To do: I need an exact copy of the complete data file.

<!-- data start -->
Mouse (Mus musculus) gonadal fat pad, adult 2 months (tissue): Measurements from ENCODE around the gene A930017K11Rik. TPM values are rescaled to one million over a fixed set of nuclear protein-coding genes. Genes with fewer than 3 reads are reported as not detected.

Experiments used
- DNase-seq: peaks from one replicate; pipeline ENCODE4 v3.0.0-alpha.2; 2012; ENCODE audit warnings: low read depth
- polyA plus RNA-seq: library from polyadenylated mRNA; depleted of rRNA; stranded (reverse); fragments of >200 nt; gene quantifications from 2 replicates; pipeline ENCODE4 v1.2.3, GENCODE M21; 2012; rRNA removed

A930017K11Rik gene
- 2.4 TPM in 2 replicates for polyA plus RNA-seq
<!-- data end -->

Mouse (Mus musculus) gonadal fat pad, adult 2 months (tissue): Measurements from ENCODE around the gene A930017K11Rik. TPM values are rescaled to one million over a fixed set of nuclear protein-coding genes. Genes with fewer than 3 reads are reported as not detected.

Experiments used
- DNase-seq: peaks from one replicate; pipeline ENCODE4 v3.0.0-alpha.2; 2012; ENCODE audit warnings: low read depth
- polyA plus RNA-seq: library from polyadenylated mRNA; depleted of rRNA; stranded (reverse); fragments of >200 nt; gene quantifications from 2 replicates; pipeline ENCODE4 v1.2.3, GENCODE M21; 2012; rRNA removed

A930017K11Rik gene
- 2.4 TPM in 2 replicates for polyA plus RNA-seq